Poems by other members of the imagist group—from H.D. to William Carlos Williams—with the overall title of “The Newer School”, appear in the following issue (no. 6)”. While the Imagists will be present, together or separately, in most issues, it is at this point that Aesthetic and poetic themes start to be debated. Dora Marsden herself devotes her editorial to the “Beautiful” while Ford Madox Hueffer contributes the first part of his literary autobiography.

Moving away from more controversial political topics, but expanding her philosophical research, in ”Concerning the Beautiful” Marsden explores the field of aesthetics and, after having rejected both the thoroughly subjective Romantic idea of the Beautiful as Sublime and Picturesque, and the opposite detached attitude, she launches into a definition of the Beautiful. Once more she uses a body metaphor to convey her very Whitmanian point of view:


This feeling for the beautiful, she writes, has its origin in a need of the soul analogous to hunger in the bodily mechanism. The soul apparently has wants whose satisfactions are essential to growth. Growth in the body is expressed in increasing extent, size. Growth in the soul is expressed in increasing consistency, power of holding together, integration as a separate individualized unit. (The New Freewoman , I: 6, 1913, p.101)

The Beautiful, concludes Marsden, can be defined only in terms of the thing it does, and what it does is “to rally the soul into complete self-possession after being scattered by experience” (p. 104).

Marsden’s perspective is that of the person who experiences the beautiful. Pragmatically, the Beautiful, with her, is justified by its performative effects on the experiencer. On this point, however, Marsden reveals a split in her philosophy, where pragmatic and anarchist attitudes diverge. In aesthetics she can see the effect of the “Beautiful” only because it is conveyed by sensorial experience but in politics she fails to acknowledge the imaginative experience contained in words, like “Freedom” of “Justice” or “Women’s movement”, and its performative effects.

In the same issue Ford Madox Hueffer, in his “The Poet’s Eye,” concentrates on the producer’s end of art and on the world of poetry which for him can only be the present one for “modern life is so extraordinary, so hazy, so tenuous with, still ... definite and concrete spots in it” (p. 107). The modern poet, just like Villon in his own time, must be able to put in his poems “the anemic shop-girl at the Exhibition, with her bad teeth and her cheap black frock” (p. 109). Hueffer’s poet is the heir of the great traditions, the heir of all ages. The purpose of his explorations of the past, however, “is the appreciation of such facets of our own Day as God will let us perceive” (p. 109).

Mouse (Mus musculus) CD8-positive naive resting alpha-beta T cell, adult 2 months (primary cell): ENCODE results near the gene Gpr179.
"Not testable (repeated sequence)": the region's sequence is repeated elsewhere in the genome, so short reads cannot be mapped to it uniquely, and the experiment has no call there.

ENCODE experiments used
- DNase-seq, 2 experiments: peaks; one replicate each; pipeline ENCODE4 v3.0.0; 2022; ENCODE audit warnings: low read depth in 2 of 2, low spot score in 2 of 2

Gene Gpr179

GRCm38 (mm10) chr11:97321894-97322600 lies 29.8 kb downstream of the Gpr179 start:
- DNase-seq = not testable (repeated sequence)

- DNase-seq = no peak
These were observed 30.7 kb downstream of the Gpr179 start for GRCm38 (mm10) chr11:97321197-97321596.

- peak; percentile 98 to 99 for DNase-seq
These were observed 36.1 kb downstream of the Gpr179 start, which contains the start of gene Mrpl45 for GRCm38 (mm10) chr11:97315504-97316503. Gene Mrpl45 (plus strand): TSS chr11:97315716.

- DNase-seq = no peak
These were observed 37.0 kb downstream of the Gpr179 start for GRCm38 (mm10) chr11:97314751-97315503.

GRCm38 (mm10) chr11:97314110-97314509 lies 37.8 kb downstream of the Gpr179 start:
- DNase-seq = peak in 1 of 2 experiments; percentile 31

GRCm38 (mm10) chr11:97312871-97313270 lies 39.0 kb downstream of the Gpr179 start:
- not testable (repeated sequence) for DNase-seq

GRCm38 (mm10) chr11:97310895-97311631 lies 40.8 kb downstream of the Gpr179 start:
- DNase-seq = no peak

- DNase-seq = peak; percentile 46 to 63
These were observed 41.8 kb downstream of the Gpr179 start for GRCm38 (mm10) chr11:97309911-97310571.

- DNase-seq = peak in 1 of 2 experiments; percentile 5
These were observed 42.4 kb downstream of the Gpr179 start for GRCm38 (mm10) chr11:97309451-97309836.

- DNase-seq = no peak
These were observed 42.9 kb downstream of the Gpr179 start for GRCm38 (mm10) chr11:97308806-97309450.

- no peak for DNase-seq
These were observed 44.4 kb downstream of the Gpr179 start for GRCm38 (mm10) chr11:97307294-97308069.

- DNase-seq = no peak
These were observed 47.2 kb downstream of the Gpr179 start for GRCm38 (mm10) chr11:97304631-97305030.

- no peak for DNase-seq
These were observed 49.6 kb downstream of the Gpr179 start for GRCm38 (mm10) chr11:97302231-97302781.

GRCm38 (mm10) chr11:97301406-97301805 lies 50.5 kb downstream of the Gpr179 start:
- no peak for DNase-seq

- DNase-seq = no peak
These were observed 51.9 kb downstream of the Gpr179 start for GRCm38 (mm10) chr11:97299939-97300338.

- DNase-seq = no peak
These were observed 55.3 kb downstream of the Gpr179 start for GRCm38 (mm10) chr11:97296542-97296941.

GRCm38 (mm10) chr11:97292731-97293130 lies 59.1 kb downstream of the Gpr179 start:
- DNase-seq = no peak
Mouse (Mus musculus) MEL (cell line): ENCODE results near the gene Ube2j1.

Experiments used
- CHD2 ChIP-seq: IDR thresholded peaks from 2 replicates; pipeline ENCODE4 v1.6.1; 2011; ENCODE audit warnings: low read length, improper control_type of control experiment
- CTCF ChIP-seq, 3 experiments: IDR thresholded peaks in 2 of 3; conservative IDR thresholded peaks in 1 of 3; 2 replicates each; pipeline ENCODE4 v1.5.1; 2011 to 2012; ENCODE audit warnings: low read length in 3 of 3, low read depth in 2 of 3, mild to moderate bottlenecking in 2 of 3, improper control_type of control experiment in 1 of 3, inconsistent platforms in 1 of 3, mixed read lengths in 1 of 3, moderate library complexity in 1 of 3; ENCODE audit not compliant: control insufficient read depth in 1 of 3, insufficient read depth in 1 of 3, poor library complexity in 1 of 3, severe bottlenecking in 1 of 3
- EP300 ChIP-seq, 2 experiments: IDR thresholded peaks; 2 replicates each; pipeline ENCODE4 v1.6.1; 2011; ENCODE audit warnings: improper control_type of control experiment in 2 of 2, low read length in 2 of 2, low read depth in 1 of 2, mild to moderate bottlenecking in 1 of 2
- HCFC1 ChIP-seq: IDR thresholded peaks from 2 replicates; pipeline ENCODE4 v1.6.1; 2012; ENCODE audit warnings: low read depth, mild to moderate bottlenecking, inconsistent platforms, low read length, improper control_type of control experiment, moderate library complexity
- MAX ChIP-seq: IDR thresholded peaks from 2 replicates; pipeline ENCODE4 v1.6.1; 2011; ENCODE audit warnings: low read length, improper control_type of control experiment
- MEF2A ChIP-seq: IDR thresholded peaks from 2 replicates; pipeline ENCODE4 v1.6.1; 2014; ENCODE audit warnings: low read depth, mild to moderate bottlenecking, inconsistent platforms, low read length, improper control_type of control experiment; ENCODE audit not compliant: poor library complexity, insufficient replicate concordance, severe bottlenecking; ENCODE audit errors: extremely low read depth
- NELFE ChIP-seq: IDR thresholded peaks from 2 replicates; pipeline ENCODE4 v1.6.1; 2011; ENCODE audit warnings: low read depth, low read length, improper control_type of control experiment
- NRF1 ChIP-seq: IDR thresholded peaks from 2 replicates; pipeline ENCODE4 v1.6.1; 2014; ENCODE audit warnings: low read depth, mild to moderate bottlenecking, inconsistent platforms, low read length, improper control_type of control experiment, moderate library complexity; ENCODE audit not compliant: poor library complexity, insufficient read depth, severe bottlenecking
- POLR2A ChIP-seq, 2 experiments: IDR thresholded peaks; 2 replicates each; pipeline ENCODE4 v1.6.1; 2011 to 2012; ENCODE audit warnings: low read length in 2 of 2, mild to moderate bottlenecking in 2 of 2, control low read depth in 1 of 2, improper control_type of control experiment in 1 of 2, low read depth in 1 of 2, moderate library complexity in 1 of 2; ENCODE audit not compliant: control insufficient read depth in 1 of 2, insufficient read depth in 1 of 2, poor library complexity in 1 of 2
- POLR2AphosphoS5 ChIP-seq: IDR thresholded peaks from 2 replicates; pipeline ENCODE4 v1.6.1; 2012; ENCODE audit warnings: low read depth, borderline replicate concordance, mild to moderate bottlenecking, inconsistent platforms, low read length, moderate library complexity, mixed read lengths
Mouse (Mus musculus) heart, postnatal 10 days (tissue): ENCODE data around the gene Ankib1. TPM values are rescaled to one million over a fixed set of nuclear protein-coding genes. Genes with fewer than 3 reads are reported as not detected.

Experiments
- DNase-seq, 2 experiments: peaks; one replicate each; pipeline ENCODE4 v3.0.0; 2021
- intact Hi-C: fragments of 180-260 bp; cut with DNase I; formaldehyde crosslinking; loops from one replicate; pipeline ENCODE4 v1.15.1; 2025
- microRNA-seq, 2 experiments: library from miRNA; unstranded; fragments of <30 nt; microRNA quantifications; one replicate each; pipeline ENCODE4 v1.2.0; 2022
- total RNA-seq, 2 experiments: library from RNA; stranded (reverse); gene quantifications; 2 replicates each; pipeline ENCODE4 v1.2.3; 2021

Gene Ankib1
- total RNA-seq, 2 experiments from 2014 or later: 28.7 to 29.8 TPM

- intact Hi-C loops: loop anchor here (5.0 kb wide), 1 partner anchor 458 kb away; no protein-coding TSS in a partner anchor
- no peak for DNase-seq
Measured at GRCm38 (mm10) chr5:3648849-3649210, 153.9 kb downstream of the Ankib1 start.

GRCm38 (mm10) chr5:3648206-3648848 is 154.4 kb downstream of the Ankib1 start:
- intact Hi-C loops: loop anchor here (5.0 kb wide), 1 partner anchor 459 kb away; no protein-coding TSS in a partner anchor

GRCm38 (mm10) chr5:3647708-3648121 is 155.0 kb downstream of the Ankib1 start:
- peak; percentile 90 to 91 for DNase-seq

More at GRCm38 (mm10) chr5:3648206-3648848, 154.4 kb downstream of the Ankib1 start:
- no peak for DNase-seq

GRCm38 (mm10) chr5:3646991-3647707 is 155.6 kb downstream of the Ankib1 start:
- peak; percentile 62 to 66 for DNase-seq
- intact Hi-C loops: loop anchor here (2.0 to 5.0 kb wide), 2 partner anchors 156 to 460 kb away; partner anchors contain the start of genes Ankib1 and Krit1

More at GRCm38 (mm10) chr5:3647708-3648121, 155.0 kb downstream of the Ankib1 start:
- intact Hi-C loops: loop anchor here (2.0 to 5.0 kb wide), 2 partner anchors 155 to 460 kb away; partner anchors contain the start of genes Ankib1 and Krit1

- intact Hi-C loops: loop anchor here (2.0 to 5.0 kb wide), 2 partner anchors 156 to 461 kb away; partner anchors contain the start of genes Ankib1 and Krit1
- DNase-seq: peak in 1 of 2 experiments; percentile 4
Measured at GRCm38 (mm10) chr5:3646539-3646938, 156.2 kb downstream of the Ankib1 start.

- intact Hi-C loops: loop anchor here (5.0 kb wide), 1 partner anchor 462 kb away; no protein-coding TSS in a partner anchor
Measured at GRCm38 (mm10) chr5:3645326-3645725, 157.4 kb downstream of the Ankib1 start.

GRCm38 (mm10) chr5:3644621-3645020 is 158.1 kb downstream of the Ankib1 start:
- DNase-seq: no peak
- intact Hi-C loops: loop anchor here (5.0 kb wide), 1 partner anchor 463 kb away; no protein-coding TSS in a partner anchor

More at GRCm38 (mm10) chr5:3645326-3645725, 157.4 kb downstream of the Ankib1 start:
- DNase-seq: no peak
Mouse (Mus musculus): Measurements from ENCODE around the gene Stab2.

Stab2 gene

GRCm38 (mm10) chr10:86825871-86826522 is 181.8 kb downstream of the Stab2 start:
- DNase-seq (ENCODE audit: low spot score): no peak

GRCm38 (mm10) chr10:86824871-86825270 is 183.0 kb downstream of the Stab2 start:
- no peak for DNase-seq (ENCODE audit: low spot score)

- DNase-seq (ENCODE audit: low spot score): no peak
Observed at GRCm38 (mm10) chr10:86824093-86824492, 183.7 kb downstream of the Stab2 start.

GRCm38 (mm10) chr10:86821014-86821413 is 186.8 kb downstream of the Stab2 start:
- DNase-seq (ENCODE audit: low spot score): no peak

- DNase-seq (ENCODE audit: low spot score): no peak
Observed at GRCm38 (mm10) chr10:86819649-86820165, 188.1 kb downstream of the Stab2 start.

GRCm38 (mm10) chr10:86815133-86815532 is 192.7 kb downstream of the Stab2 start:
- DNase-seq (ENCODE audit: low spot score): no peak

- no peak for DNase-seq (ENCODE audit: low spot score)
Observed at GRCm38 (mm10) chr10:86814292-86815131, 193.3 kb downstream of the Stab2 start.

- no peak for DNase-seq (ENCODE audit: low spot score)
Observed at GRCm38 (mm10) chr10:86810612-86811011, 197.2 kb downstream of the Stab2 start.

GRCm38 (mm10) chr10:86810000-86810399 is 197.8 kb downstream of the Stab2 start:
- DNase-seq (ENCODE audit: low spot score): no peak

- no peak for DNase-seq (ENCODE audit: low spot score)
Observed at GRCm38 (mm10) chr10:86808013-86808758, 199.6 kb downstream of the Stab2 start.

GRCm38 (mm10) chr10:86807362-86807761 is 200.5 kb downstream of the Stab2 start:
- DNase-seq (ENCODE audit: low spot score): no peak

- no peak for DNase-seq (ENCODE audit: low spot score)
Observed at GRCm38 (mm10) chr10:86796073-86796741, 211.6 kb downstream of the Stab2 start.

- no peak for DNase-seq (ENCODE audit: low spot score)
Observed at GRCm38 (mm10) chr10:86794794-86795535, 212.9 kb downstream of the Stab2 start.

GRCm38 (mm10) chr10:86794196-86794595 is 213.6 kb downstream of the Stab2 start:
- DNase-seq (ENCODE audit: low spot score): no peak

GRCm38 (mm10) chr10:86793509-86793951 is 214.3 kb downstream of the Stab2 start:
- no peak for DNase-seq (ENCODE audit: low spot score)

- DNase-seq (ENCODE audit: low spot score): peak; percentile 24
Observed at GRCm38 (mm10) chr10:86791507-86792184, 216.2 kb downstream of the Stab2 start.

3. The serious artist and the art of the future

Issue number 9 opens on the first and second parts of Ezra Pound’s “The Serious Artist” which takes the place of Marsden’s editorial. This has never happened before, but it is not to be taken as a sign of Pound’s rising power within the magazine, even though Marsden had left London to concentrate on her own philosophical work. Rather, the piece is a lengthy answer to a problematic question addressed to the poet by the editor herself who is exploring art and literature as part of a new individualist philosophy and politics. As Pound explains in the opening paragraph, he has been asked to respond to the “relation of the arts to economics...what position the arts are to hold in the ideal republic.” (The New Freewoman, I: 9, 1913, p.161). Marsden has herself given an answer to the role of aesthetics, but she wants an insider for enlightenment on art’s economic and ethic functions.

In what he calls a modern “Defense of Poetry,” Pound expounds his positivist vision of the arts for “literature, poesy, are a science, just as chemistry is a science. Their subject is man, mankind and the individual...” The arts give us a great percentage of the lasting and unassailable data regarding the nature of man, of immaterial man, of man considered as a thinking and sentient creature” (p. 161). Here, for Pound, also resides art’s ethical function: for bad art is immoral and good art is the art the bears “true witness”  and defines “the inner nature and conditions of man” (p.162). As for a social, economic and politic function of art coherent with Marsden’s philosophy of egoist individualism, its value comes from the fact that good art is precise and, because of this, it reveals the different nature of each individual. Pound’s anti-socialist position joins forces with Marsden’s radical anarchism opening up to a vision where state and art are isomorphic to a society of individuals: “No perfect state will be founded on the theory, or on the working hypothesis that all men are alike. No science save the arts will give us the requisite data for learning in what ways men differ” (p.163).

Above all, Pound maintains, art should be valued for its relation to life and to fundamental issues. Touching these last, he writes, “the arts give us our data of psychology, of man as to his interiors, as to the ration of his thought to his emotions, etc.” and concludes: “The touchstone of art is its precision” (163). Here is the overall value of art. However, Pound believes that only a specialist can determine the value of a work of art. The specialist is his version of the artist as scientist, an artist who, like the scientist, abstracts from the “aegrum vulgus” (p. 163).